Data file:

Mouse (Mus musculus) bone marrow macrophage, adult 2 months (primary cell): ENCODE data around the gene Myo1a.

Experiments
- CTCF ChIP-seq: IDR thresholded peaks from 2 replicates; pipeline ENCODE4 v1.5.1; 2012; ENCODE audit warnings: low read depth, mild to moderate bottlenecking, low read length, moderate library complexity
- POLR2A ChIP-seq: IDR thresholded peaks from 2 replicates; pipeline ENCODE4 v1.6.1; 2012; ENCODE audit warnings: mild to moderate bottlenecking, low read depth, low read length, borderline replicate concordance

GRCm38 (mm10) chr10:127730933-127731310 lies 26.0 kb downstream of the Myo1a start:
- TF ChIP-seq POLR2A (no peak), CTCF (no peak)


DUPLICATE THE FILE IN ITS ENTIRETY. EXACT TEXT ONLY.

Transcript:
Mouse (Mus musculus) bone marrow macrophage, adult 2 months (primary cell): ENCODE data around the gene Myo1a.

Experiments
- CTCF ChIP-seq: IDR thresholded peaks from 2 replicates; pipeline ENCODE4 v1.5.1; 2012; ENCODE audit warnings: low read depth, mild to moderate bottlenecking, low read length, moderate library complexity
- POLR2A ChIP-seq: IDR thresholded peaks from 2 replicates; pipeline ENCODE4 v1.6.1; 2012; ENCODE audit warnings: mild to moderate bottlenecking, low read depth, low read length, borderline replicate concordance

GRCm38 (mm10) chr10:127730933-127731310 lies 26.0 kb downstream of the Myo1a start:
- TF ChIP-seq POLR2A (no peak), CTCF (no peak)